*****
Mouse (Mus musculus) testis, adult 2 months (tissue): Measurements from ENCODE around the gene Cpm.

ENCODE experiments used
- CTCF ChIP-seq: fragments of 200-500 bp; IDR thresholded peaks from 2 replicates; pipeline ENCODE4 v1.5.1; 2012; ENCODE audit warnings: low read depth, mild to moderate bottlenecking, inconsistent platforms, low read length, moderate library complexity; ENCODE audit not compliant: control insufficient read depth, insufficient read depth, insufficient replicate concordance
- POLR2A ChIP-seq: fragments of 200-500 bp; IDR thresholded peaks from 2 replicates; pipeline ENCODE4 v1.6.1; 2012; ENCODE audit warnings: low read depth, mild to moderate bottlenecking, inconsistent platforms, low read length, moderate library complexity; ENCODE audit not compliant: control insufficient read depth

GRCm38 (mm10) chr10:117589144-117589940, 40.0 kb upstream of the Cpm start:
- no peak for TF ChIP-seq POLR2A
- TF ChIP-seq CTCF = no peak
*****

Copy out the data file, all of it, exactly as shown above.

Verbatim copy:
Mouse (Mus musculus) testis, adult 2 months (tissue): Measurements from ENCODE around the gene Cpm.

ENCODE experiments used
- CTCF ChIP-seq: fragments of 200-500 bp; IDR thresholded peaks from 2 replicates; pipeline ENCODE4 v1.5.1; 2012; ENCODE audit warnings: low read depth, mild to moderate bottlenecking, inconsistent platforms, low read length, moderate library complexity; ENCODE audit not compliant: control insufficient read depth, insufficient read depth, insufficient replicate concordance
- POLR2A ChIP-seq: fragments of 200-500 bp; IDR thresholded peaks from 2 replicates; pipeline ENCODE4 v1.6.1; 2012; ENCODE audit warnings: low read depth, mild to moderate bottlenecking, inconsistent platforms, low read length, moderate library complexity; ENCODE audit not compliant: control insufficient read depth

GRCm38 (mm10) chr10:117589144-117589940, 40.0 kb upstream of the Cpm start:
- no peak for TF ChIP-seq POLR2A
- TF ChIP-seq CTCF = no peak